After remaining stationary while workamping all summer at our favorite Colorado ranch, it’s great to be back on the road again. Not so great is having to pay for camping as we head to Virgina for our Greyhounds Rock keynote. There just aren’t many places to find boondocking on the East Coast.
We’re looking forward to heading back West for the winter, now that we have our Frugal Shunpiker’s Guides to Boondocking.
shun·pike [shuhn-pahyk] : noun, verb, shun·piked, shun·pik·ing.
- noun: a side road taken instead of a turnpike or expressway to avoid tolls or to travel at a leisurely pace. verb (used without object)
- verb: to drive on a shunpike.
The kind folks over at Frugal-RV-Travel.com sent us a couple guides to review, and we selected the Southwest region since that’s where we tend to spend most of our time boondocking. We often use the Escapees Day’s End Directory, and there are various other online resources for finding low and no cost camping. But at first glance, the Frugal Shunpiker’s Guides look like they will come in quite handy.
If you like boondocking and traveling on the cheap like we do, we think you will enjoy what these travel guides have to offer.
Frugal Shunpiker’s Guides At A Glance
Available for six regions throughout the United States, the Frugal Shunpiker’s Guides are much more than just directories of listings with brief descriptions. Each guide includes a wealth of trip-planning information, with details about dispersed camping, regional restrictions, public lands, park passes, local attractions, fishing, and much more.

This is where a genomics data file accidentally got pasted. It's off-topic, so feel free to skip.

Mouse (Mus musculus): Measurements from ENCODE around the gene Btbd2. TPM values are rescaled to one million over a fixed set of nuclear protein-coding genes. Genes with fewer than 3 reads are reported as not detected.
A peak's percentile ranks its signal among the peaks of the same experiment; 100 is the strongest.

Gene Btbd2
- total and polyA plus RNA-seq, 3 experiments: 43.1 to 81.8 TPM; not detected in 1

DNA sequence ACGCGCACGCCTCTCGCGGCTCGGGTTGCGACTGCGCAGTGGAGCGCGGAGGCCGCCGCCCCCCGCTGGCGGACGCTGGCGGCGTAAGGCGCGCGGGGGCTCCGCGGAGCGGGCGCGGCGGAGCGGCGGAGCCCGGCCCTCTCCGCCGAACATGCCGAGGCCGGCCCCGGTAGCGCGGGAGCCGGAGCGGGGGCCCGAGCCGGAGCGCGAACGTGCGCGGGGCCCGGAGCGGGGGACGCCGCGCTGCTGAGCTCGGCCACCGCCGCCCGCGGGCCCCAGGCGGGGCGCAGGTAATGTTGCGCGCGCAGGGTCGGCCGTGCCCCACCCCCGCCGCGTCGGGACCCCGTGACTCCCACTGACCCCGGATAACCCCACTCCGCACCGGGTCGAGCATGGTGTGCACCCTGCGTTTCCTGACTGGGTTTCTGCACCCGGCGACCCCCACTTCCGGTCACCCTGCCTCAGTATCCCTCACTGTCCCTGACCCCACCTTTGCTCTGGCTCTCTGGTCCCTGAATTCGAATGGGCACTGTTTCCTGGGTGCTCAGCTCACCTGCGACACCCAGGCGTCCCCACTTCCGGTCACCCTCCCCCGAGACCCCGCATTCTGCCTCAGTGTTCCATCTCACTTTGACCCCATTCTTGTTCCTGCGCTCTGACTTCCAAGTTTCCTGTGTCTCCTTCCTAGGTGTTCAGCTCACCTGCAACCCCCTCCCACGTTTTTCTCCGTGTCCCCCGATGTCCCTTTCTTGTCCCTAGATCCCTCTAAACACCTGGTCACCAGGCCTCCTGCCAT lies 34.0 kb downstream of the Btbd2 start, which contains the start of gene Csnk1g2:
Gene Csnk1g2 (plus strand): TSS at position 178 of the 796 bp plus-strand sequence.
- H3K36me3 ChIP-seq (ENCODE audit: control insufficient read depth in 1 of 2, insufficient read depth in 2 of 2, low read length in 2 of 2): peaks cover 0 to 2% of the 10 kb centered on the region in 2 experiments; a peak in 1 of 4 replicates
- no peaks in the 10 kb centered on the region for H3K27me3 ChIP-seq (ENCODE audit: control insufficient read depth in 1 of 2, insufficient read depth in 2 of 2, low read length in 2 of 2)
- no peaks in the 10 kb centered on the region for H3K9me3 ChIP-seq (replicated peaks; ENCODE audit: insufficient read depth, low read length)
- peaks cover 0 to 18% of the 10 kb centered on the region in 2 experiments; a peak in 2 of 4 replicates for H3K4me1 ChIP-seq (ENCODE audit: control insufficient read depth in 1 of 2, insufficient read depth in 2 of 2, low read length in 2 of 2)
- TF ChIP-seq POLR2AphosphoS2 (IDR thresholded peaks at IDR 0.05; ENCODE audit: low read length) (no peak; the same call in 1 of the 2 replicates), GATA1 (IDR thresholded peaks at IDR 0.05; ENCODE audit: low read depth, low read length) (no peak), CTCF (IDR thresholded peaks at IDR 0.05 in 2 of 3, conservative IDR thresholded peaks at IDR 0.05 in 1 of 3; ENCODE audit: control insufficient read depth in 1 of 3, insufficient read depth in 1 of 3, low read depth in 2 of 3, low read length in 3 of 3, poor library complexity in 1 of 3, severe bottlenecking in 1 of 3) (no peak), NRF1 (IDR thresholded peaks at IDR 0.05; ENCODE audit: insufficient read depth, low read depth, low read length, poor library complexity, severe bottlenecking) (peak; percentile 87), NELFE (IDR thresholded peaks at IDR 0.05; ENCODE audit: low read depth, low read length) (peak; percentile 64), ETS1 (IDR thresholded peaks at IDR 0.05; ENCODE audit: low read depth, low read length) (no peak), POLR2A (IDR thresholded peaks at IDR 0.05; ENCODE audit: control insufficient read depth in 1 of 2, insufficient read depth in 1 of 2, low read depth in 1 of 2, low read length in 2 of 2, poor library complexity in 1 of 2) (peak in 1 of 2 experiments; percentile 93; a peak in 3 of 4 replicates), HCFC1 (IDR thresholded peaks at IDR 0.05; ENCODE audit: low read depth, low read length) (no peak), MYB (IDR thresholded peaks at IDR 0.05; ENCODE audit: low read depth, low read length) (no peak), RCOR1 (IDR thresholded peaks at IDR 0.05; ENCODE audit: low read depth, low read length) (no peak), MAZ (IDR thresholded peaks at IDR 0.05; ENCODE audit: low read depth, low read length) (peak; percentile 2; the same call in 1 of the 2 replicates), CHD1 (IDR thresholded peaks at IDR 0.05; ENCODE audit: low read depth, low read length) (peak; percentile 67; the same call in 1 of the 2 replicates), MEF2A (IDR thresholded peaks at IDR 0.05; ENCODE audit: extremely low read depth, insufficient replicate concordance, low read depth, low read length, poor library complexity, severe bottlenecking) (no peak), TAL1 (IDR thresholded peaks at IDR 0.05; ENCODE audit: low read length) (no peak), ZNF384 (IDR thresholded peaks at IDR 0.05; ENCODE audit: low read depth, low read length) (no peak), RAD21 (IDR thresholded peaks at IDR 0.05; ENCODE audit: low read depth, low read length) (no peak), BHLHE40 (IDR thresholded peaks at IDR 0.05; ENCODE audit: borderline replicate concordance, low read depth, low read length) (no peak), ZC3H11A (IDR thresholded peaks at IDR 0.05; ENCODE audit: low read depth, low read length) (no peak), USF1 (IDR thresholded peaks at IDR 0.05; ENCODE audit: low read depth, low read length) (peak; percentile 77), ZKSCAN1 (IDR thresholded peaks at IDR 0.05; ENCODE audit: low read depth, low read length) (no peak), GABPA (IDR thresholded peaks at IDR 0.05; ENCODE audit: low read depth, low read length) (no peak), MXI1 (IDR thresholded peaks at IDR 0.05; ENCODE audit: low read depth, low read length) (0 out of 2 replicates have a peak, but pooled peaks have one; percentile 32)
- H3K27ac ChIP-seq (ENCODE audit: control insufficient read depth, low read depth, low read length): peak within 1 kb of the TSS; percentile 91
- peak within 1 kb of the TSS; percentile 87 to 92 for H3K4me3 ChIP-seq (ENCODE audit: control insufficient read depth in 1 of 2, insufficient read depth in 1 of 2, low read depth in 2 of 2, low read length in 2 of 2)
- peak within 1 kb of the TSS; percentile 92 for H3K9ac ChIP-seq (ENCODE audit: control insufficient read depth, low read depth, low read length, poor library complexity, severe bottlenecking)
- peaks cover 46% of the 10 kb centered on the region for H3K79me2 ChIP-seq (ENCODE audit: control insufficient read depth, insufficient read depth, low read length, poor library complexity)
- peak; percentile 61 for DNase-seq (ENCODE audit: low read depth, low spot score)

The first feature I liked about these guides is they are in PDF format, the benefit being that we can read them offline without any need for an internet connection. We can read them in the car, or when camping way off the grid – like at many of the places listed in the guides! Like our own remote home based business e-book, you can click on any item listed in the table of contents and be directed right to the page with the information you seek. Each guide also includes an extensive cross-referenced index, however, those pages listed are not hyperlinked.
The narrative nature of entries in these guides is where the author’s intimate knowledge of each area shines. Directions to campsites include important access details in addition to just GPS coordinates, though you will find those too – often for the highway exit, access road, and actual campsite. take for instance this note about getting to Navy Beach at Mono Lake…
“If you stay to the right as you’re entering the South Tufa Viewing Area, instead of going to the main parking lot, you can follow a dirt road to a free parking area at Navy Beach. The road is good but quite narrow so vehicle pin-striping is a possibility.”
Good to know! You won’t find that level of personal experience in most free campsite directories, except those that allow comments, and only then if others have commented.
RV Boondocking in Southern Texas
We’re looking forward to putting the Southern Texas Frugal Shunpiker’s Guide to good use as we head back across the country. The free spots we have found in Texas have been few and far between since there is such limited public land in such a large state.